In collaboration with the Camarillo Amber’s Light Lions Club, Macy’s donated over 1,000 books to Many Mansions! Current subscribers can view the article and pictures online through the VC Star website.
THOUSAND OAKS, Calif. – Diego Sanchez’s face lit up as Del Hernandez, store manager of Macy’s Thousand Oaks, asked him if he liked to read.
The question came Tuesday at the Many Mansions Shadow Hills homework club. Macy’s provided 1,035 books through the Reading is Fundamental campaign.
The youngsters, ranging in age from 5 to 11, were allowed to choose a book to take home.
Diego, 8, picked a “Star Wars” book.
“I love Star Wars,” he said. “I like the Jedi.”
Hernandez was delighted. He said every Macy’s was allowed to choose a local organization that would benefit from the program.
“Seeing those smiles is what it’s all about,” Hernandez said. “This is awesome to see right here, down the street from our store, how we are impacting children right here in Thousand Oaks.”
Chris Graham, secretary of the Camarillo Amber’s Light Lions Club, said the organization was thrilled to link Macy’s with Many Mansions, which provides affordable housing to low-income families.
“It’s wonderful to help kids have books of their own,” Graham said. “Anytime you can help a child learn to read, the better they will be in this society.”
Rebecca Evans, vice president of services and resources for Many Mansions, concurred.
“These books are going to be used in our homework and tutoring club, and they will get to take one home with them,” Evans said. “We also were able to get copies of topical books, such as books about space and the rain forest, so this summer during our Many Mansions summer camp experience, youth will learn about a topic for a week and at the end of the week, be able to take a book to keep and read again and again.”
Many Mansions’ Heather McLeod, community outreach and public relations coordinator, and Coreen Ellrott, associate director of children services, said they had a blast handpicking every book.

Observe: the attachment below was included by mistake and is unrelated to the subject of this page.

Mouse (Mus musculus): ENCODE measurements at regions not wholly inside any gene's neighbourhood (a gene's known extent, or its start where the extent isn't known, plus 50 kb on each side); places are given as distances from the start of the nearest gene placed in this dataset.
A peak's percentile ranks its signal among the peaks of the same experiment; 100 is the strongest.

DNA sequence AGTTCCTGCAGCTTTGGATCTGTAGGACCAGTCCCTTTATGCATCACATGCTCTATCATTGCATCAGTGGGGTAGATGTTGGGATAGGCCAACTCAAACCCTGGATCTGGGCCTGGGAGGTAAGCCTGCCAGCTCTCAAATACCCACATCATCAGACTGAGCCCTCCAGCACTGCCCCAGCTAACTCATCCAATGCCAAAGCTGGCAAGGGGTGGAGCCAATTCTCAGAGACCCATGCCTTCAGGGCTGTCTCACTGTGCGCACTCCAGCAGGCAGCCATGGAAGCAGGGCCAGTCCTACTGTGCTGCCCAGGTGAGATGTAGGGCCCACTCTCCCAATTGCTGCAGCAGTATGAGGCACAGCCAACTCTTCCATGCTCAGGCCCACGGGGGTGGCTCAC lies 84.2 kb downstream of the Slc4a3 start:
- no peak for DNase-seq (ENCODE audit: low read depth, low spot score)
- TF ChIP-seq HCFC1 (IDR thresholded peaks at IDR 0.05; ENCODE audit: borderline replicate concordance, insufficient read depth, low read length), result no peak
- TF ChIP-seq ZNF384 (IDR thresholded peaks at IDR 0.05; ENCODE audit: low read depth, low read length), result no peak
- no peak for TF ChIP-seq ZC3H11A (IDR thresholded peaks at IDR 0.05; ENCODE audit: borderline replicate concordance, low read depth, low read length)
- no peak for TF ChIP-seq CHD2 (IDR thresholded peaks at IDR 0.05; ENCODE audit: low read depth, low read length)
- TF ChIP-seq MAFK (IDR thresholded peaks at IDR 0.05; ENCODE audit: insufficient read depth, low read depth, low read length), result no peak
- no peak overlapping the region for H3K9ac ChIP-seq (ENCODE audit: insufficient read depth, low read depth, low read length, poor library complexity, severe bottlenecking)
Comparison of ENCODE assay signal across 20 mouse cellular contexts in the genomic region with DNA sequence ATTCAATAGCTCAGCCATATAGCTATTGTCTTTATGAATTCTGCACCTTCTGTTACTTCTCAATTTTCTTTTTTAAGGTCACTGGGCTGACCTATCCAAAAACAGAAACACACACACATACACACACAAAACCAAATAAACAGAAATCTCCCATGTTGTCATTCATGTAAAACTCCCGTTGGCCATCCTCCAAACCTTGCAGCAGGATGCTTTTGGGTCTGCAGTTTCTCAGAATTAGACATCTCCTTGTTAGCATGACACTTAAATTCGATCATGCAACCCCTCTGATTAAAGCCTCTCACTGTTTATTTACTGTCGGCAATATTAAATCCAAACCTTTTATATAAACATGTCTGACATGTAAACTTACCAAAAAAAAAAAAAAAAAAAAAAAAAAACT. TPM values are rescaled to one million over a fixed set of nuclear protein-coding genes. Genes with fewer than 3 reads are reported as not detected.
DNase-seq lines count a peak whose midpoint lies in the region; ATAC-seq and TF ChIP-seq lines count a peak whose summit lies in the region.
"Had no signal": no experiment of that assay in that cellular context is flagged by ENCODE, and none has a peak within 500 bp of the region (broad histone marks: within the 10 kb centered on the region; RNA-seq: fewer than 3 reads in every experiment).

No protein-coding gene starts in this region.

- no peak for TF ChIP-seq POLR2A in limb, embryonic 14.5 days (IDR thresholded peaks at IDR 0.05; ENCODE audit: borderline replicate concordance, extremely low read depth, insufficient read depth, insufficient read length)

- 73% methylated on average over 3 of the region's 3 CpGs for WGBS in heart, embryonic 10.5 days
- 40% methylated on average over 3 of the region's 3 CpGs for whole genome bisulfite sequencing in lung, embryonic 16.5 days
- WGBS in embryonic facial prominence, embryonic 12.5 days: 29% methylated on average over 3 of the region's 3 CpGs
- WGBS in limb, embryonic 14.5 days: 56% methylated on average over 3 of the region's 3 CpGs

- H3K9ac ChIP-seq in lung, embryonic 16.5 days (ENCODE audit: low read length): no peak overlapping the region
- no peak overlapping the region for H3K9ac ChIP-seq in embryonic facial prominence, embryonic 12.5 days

“It was so much fun reminiscing about the books we read as kids and the books my kids read,” McLeod said. “We remembered so many great titles.”
Curious George was one of the characters that crossed generations, and it was a book featuring him that Valeria Casanova, 6, chose, adding that she doesn’t know how to read.
“My brothers will have to read it to me,” she said.
Her 9-year-old brother, Israel, promised he would. He selected a “Star Wars” book for himself.
“I don’t like Curious George much, but I’ll read to her and help her learn how to read,” he said.
The eldest brother, Jesus, 10, picked a “Star Wars” book, as well.
“I’ll help my sister, too,” Jesus said. “I think what they’re doing today is great. It’s nice to meet the people from Macy’s who are giving us the books, and it’s great that they’re letting us have one to take home. That makes me happy.”
At age 5, Jada Riley already knows how to read. She chose the book, “Fancy Nancy and the Delectable Cupcakes.”
“I read this book at school, so I wanted to have it at home,” Jada said.
Evans watched the children and smiled.
“Today means the world to us,” Evans said. “We are so appreciative for the partnership with Macy’s, as well as the Lions Club of Camarillo. These books are going to go a long way in educating our youth and in helping them achieve greater academic attainment and break the cycle of poverty.”